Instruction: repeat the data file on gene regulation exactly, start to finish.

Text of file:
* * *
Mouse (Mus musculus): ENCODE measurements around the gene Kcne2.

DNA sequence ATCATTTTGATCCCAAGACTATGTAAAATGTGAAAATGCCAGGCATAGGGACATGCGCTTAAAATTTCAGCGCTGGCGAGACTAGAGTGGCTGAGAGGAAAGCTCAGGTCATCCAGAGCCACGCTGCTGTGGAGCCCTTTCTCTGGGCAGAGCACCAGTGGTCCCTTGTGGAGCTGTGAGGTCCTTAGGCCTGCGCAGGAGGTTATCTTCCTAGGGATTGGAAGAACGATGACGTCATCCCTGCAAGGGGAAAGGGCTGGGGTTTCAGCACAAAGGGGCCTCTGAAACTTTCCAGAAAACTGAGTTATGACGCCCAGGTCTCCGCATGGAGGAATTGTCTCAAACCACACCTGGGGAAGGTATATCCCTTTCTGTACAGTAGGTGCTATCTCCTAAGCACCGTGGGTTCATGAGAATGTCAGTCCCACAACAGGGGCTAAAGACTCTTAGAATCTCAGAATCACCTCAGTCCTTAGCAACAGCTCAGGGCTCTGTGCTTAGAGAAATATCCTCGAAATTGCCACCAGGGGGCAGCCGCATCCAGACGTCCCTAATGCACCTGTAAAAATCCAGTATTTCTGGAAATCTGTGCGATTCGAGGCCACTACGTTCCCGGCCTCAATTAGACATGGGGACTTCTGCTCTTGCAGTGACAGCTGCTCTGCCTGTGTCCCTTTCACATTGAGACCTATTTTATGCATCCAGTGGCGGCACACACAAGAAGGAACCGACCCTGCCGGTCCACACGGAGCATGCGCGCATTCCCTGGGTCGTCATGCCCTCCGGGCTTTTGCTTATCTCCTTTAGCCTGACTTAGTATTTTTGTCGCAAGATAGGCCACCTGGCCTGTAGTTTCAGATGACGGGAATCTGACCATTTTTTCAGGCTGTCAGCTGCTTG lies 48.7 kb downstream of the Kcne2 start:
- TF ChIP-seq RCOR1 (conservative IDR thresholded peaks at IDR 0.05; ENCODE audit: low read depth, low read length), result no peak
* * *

Mouse (Mus musculus): ENCODE measurements around the gene Kcne2.

DNA sequence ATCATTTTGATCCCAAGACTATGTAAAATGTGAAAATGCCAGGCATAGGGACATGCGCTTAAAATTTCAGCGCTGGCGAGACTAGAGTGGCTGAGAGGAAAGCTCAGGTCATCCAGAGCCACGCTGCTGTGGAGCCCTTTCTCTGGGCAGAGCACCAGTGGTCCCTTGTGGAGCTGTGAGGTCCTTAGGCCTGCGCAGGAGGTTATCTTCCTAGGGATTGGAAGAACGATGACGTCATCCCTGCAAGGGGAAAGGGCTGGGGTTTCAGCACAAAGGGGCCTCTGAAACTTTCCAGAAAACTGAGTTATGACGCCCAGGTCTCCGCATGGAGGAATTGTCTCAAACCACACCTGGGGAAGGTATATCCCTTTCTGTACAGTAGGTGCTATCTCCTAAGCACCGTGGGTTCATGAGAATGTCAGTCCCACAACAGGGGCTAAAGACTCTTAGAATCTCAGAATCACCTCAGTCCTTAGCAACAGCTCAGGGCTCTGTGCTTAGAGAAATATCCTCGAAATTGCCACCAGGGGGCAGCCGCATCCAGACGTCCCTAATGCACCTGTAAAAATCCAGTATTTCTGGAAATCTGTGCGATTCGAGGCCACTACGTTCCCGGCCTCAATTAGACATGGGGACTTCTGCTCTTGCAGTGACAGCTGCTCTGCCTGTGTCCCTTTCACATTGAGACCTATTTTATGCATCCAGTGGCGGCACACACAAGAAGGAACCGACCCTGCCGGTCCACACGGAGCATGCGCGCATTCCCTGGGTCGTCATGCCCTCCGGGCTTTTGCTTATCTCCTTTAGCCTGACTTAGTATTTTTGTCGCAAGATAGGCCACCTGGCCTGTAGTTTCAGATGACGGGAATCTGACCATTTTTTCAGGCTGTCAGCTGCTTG lies 48.7 kb downstream of the Kcne2 start:
- TF ChIP-seq RCOR1 (conservative IDR thresholded peaks at IDR 0.05; ENCODE audit: low read depth, low read length), result no peak